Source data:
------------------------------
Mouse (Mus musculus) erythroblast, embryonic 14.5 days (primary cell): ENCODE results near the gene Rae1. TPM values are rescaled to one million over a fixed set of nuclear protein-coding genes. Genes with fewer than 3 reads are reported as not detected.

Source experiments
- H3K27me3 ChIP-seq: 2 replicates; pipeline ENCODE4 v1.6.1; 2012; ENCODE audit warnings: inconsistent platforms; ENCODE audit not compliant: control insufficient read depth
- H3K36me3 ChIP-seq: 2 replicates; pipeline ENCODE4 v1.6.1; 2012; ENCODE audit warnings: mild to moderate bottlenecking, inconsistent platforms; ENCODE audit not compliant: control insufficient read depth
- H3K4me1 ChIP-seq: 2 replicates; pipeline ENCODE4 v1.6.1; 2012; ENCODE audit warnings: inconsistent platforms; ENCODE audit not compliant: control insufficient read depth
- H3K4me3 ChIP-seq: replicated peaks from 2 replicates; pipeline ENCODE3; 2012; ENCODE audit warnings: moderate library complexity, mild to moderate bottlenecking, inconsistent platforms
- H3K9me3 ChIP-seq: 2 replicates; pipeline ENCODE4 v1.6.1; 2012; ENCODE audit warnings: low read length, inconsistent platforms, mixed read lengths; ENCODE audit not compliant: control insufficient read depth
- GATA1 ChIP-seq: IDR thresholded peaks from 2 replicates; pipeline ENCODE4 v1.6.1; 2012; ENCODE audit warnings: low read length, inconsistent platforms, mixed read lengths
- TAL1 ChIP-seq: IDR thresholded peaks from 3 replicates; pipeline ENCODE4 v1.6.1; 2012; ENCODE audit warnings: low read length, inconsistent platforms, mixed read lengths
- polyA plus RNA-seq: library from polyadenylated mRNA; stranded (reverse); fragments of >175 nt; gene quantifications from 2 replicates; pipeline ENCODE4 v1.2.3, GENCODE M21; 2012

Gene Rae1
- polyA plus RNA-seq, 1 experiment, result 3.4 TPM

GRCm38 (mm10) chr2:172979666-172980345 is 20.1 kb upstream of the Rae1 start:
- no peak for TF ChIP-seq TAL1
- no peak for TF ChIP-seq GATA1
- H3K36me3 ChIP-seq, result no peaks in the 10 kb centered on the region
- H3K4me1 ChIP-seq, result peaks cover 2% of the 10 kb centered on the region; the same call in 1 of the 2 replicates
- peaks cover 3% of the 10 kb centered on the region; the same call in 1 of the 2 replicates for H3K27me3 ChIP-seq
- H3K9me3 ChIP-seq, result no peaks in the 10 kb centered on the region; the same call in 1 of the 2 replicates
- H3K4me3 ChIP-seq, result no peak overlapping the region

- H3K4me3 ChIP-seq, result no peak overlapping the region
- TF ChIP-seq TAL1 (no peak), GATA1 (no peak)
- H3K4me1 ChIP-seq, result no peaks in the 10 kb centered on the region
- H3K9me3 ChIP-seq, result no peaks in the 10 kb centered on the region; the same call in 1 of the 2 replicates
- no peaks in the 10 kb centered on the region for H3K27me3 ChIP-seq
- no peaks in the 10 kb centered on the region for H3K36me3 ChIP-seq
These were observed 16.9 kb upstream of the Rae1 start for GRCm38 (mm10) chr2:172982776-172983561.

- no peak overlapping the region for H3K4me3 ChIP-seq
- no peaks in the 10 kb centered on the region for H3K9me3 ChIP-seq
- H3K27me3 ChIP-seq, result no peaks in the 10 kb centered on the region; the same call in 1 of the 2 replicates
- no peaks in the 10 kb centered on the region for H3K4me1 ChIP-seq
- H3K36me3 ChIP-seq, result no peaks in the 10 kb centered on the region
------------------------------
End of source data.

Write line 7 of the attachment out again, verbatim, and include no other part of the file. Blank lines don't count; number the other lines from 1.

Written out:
- H3K9me3 ChIP-seq: 2 replicates; pipeline ENCODE4 v1.6.1; 2012; ENCODE audit warnings: low read length, inconsistent platforms, mixed read lengths; ENCODE audit not compliant: control insufficient read depth